Trolls Hit New Low, Hail Chris Brown for Assaulting Rihanna in ’09
‘Chris Brown did nothing wrong,’ wrote Right-wing trolls after Rihanna tweeted in support of protesting farmers.
Trigger Warning: Descriptions of sexual assault and physical violence. Reader caution is advised.
‘Respect Chris Brown.’
‘Missing Chris Brown.’
‘Chris Brown did nothing wrong.’
In a new low for the Right-wing troll army on Twitter, American songwriter Chris Brown’s mentions soared on the social media platform on Wednesday, 3 February, after singer-actor Rihanna shared a news story on farmers’ protest against the Centre’s farm laws. The trolls took to Twitter to ‘praise’ and show ‘respect’ to Brown for hitting and abusing Rihanna in 2009.
“Why aren’t we talking about this?!” Rihanna had written on Twitter on Tuesday, adding the hashtag #FarmersProtest.
‘Felt Like a Monster’: Chris Brown Charged for Assault in 2009
In 2009, a 19-year-old Brown was arrested for assaulting his then-girlfriend Rihanna, who was 20, during a confrontation the morning before the Grammys. After the R&B star pleaded guilty of assault, he was sentenced to five years of probation and ordered to complete 180 days of community labour and a year-long anti-domestic violence programme.
Brown pleaded that he assaulted her with the “intent of doing great bodily injury.”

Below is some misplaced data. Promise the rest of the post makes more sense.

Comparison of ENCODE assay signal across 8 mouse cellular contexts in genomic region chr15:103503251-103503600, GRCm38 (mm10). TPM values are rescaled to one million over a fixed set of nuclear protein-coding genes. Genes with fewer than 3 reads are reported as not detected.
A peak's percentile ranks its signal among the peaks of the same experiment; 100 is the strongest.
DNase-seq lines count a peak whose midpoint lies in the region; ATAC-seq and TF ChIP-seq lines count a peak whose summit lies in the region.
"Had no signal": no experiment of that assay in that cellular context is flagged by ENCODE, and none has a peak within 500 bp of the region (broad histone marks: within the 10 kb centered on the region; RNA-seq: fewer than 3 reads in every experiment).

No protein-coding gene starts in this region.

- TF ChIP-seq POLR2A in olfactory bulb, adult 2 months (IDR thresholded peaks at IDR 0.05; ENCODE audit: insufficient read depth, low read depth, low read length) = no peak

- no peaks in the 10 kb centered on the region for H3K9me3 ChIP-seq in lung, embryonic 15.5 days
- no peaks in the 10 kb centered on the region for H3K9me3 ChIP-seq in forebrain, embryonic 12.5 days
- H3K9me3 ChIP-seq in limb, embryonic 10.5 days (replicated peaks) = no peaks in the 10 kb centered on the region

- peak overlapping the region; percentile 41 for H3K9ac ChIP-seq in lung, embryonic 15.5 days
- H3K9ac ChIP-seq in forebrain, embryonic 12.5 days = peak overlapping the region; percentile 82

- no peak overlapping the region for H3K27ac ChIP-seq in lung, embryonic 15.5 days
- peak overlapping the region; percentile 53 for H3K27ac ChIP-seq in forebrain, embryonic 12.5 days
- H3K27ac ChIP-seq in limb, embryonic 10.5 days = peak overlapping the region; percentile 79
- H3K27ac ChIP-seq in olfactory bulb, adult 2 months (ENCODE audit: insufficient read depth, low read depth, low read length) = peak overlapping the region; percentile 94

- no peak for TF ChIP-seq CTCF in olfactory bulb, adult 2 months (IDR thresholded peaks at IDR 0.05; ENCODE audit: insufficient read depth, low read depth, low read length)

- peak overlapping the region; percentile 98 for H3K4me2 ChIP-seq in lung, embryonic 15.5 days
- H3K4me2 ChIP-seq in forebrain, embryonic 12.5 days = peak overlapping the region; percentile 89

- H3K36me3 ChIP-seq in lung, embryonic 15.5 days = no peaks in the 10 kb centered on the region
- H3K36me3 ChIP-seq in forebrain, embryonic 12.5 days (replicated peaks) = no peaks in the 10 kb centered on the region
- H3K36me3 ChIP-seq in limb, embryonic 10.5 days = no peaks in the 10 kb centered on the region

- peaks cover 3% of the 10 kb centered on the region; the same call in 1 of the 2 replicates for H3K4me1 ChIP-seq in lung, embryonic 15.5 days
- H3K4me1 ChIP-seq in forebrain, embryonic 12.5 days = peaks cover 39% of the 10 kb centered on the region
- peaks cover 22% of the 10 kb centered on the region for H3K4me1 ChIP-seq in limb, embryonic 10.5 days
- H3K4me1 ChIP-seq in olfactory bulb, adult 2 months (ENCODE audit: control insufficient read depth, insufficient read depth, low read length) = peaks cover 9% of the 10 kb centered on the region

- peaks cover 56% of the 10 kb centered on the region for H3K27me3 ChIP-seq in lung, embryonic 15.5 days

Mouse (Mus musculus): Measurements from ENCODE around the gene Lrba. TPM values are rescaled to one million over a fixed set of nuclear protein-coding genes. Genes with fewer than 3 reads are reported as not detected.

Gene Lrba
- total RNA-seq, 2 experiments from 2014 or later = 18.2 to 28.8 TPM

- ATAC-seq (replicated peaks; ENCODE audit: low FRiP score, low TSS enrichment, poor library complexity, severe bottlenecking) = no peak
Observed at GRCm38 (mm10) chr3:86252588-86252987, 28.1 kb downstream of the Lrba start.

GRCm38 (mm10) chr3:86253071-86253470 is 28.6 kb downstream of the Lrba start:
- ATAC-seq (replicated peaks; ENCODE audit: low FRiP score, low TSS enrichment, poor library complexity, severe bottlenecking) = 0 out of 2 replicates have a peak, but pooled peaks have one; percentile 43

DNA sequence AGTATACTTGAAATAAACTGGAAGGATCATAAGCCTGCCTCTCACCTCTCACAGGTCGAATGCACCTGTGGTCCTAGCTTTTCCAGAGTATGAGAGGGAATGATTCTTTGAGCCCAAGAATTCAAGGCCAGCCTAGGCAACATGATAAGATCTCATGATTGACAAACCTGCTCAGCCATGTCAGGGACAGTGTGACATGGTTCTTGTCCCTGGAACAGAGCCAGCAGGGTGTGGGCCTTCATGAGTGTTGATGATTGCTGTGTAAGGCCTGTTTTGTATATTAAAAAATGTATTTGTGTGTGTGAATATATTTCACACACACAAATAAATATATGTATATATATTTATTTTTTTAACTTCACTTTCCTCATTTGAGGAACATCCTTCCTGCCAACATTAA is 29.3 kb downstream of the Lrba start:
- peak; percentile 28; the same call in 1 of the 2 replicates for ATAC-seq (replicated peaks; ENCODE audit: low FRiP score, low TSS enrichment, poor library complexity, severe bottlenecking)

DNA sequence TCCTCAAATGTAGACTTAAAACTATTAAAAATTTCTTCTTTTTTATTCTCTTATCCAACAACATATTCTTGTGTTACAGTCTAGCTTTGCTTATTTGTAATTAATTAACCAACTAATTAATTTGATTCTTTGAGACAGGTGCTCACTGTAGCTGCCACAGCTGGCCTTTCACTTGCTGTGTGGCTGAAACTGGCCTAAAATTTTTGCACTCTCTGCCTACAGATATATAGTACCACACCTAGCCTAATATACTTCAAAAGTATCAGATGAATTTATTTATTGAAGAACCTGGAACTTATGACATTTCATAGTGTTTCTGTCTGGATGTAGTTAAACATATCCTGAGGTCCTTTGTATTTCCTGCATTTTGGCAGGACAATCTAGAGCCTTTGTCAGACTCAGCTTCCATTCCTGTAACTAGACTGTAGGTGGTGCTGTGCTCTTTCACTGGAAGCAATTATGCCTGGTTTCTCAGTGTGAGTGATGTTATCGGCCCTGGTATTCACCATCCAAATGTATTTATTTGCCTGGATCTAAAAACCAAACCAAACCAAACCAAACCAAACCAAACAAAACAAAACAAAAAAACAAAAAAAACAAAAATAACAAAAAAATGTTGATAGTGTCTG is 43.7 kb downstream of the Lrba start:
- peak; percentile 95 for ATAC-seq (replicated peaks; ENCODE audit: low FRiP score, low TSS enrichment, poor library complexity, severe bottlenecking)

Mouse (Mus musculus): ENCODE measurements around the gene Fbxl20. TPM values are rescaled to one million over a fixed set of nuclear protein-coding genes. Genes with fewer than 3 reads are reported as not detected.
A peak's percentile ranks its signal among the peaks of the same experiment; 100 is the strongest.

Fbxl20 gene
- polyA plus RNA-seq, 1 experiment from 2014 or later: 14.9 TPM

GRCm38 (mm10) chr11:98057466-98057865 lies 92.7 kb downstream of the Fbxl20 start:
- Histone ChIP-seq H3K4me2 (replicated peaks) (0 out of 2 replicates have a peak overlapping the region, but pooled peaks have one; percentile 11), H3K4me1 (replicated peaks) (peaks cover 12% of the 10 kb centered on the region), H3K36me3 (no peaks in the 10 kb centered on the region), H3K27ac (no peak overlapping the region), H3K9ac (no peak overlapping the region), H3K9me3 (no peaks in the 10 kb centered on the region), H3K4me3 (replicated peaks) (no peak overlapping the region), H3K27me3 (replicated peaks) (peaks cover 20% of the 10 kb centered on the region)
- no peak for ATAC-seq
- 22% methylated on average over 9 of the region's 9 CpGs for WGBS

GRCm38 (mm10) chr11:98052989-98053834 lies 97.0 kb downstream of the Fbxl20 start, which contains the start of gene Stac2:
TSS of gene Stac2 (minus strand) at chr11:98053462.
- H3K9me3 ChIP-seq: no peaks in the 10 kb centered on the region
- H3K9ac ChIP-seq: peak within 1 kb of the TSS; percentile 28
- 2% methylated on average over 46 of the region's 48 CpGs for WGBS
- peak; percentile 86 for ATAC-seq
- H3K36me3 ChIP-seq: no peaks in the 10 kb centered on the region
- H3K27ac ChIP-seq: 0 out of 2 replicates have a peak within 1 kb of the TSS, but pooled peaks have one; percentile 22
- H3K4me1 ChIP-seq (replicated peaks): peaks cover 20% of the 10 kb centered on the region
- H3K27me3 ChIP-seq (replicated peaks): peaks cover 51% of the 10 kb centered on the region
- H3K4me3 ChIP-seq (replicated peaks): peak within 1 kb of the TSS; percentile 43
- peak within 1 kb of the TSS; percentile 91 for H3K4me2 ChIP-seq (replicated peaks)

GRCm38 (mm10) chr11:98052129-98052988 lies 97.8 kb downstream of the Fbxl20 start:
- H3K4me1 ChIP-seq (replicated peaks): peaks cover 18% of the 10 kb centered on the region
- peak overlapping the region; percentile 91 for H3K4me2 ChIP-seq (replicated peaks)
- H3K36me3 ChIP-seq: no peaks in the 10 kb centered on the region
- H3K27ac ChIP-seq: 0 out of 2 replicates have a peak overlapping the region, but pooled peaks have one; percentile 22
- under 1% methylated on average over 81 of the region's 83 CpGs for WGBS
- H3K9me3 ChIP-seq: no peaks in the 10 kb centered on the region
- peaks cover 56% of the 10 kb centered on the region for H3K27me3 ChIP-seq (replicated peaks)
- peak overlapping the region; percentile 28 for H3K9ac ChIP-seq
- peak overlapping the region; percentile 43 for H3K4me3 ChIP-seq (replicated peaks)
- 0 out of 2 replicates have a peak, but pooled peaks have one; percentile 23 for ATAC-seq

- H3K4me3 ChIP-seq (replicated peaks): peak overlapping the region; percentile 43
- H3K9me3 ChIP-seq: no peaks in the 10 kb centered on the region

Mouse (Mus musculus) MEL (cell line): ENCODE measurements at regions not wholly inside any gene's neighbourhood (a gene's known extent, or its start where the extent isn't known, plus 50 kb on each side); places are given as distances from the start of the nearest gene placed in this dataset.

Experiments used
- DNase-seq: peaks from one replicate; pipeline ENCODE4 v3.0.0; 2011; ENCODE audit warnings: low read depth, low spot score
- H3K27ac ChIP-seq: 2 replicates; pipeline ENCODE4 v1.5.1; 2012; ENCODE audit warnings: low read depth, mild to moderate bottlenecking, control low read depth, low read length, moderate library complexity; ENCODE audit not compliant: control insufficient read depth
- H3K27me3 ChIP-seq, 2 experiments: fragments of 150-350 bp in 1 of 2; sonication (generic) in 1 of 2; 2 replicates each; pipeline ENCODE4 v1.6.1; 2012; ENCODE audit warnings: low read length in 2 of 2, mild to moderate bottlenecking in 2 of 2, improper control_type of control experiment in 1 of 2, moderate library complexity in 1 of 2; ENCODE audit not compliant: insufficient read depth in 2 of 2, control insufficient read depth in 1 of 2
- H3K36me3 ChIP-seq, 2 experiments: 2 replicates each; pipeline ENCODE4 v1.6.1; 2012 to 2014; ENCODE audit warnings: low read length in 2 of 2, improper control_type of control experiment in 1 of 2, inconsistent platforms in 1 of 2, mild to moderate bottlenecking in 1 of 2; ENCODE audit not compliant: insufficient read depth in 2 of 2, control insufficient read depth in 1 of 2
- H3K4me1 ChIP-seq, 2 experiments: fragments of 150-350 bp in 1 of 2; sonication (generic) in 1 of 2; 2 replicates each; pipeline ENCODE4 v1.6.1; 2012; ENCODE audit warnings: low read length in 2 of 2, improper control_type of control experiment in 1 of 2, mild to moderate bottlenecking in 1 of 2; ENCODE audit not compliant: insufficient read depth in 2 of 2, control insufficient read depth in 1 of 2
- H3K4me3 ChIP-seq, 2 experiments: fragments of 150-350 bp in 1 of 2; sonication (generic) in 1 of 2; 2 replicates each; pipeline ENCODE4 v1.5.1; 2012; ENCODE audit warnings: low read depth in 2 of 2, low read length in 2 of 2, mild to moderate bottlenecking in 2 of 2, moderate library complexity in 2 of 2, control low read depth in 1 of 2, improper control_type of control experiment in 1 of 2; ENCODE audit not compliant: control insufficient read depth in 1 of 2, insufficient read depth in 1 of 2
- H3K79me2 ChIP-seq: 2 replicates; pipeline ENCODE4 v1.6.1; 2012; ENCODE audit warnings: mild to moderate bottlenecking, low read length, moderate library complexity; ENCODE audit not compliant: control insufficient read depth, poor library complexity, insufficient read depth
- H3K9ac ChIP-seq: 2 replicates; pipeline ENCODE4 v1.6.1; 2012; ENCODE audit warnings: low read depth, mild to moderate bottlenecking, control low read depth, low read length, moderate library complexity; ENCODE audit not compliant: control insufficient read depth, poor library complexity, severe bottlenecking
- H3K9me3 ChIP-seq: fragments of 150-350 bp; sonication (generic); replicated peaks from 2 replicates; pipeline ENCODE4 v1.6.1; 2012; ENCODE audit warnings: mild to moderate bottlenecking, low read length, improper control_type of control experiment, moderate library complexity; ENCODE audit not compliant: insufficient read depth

In a film documentary, Chris Brown: Welcome to My Life, released in 2017, he goes into detail about the abusive relationship with Rihanna, saying he “felt like a monster.”
“I remember she tried to kick me, just like her beating s**t, but then I really hit her. With a closed fist, like I punched her and it busted her lip. And when I saw it I was in shock, I was like, f**k why did I hit her like that?” Brown said in the documentary.
In a 2009 interview, following the attack, Rihanna said she “fended him off with my feet”. She added that Brown allegedly threatened to kill her, “to scare me”, and that “all I kept thinking was, ‘When is it going to stop,” according a report in The Guardian.
Most tweets celebrating Brown for assaulting Rihanna are still online on Twitter – raising questions about the enforcement of community standards in India.
Just Because It’s Virtual, Doesn’t Mean It’s Less
The celebration of Brown by the internet trolls also shows that virtual harassment is simply the extension of what women face every day. It is no way ‘less important’ or ‘less alarming’ to the threats issued in real life.
The open and massive support to Brown only indicates further how these nameless and faceless trolls may not just stop with issuing violent threats but may also translate into action against women who don’t ‘agree’ with them.
Multiple studies show that online trolls tend to be predominantly male and ‘enjoy’ the chaos they cause through the tweets – which are often large-scale hate campaigns.
While Rihanna’s mentions and tags were filled with mentions of Chris Brown, a few social media users also took to the platform to point out that the ecosystem was vile and the act is simply disgusting and indicated the ‘lowest of the low.’
In October 2020, a global survey conducted by Plan International revealed that more than 50 percent of girls and women between the age of 15-25 have been cyber-stalked, sent explicit messages and photos, been harassed and abused online.
The study also explained that the abuses experienced by the girls forced them to exit social media and left them “traumatised.”
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